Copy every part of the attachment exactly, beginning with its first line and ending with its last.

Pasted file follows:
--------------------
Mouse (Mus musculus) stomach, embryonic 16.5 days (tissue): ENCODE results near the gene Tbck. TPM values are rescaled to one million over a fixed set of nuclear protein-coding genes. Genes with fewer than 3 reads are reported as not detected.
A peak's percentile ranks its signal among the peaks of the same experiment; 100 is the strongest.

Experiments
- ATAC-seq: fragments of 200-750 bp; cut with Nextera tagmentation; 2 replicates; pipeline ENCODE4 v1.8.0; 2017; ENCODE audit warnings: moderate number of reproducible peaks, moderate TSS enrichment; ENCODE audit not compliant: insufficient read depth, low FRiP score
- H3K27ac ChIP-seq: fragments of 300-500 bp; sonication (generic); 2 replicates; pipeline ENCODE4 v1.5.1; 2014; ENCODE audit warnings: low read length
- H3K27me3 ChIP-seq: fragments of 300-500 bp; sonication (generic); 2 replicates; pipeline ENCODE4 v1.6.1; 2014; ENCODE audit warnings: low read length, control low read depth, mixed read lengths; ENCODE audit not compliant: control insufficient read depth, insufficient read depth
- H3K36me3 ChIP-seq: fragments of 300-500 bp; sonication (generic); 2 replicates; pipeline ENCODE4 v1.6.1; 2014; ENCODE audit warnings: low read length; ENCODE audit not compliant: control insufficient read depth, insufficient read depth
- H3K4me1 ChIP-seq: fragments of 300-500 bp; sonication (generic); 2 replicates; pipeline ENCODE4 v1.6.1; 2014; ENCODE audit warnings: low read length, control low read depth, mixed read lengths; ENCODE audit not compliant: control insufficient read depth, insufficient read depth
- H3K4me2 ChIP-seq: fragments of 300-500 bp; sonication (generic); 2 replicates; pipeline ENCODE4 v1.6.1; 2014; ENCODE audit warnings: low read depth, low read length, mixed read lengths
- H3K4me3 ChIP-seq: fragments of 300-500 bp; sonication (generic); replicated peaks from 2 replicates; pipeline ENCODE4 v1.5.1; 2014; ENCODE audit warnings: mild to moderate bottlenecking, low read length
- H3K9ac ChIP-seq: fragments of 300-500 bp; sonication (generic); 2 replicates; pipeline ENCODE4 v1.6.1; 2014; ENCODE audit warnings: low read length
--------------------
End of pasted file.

Mouse (Mus musculus) stomach, embryonic 16.5 days (tissue): ENCODE results near the gene Tbck. TPM values are rescaled to one million over a fixed set of nuclear protein-coding genes. Genes with fewer than 3 reads are reported as not detected.
A peak's percentile ranks its signal among the peaks of the same experiment; 100 is the strongest.

Experiments
- ATAC-seq: fragments of 200-750 bp; cut with Nextera tagmentation; 2 replicates; pipeline ENCODE4 v1.8.0; 2017; ENCODE audit warnings: moderate number of reproducible peaks, moderate TSS enrichment; ENCODE audit not compliant: insufficient read depth, low FRiP score
- H3K27ac ChIP-seq: fragments of 300-500 bp; sonication (generic); 2 replicates; pipeline ENCODE4 v1.5.1; 2014; ENCODE audit warnings: low read length
- H3K27me3 ChIP-seq: fragments of 300-500 bp; sonication (generic); 2 replicates; pipeline ENCODE4 v1.6.1; 2014; ENCODE audit warnings: low read length, control low read depth, mixed read lengths; ENCODE audit not compliant: control insufficient read depth, insufficient read depth
- H3K36me3 ChIP-seq: fragments of 300-500 bp; sonication (generic); 2 replicates; pipeline ENCODE4 v1.6.1; 2014; ENCODE audit warnings: low read length; ENCODE audit not compliant: control insufficient read depth, insufficient read depth
- H3K4me1 ChIP-seq: fragments of 300-500 bp; sonication (generic); 2 replicates; pipeline ENCODE4 v1.6.1; 2014; ENCODE audit warnings: low read length, control low read depth, mixed read lengths; ENCODE audit not compliant: control insufficient read depth, insufficient read depth
- H3K4me2 ChIP-seq: fragments of 300-500 bp; sonication (generic); 2 replicates; pipeline ENCODE4 v1.6.1; 2014; ENCODE audit warnings: low read depth, low read length, mixed read lengths
- H3K4me3 ChIP-seq: fragments of 300-500 bp; sonication (generic); replicated peaks from 2 replicates; pipeline ENCODE4 v1.5.1; 2014; ENCODE audit warnings: mild to moderate bottlenecking, low read length
- H3K9ac ChIP-seq: fragments of 300-500 bp; sonication (generic); 2 replicates; pipeline ENCODE4 v1.6.1; 2014; ENCODE audit warnings: low read length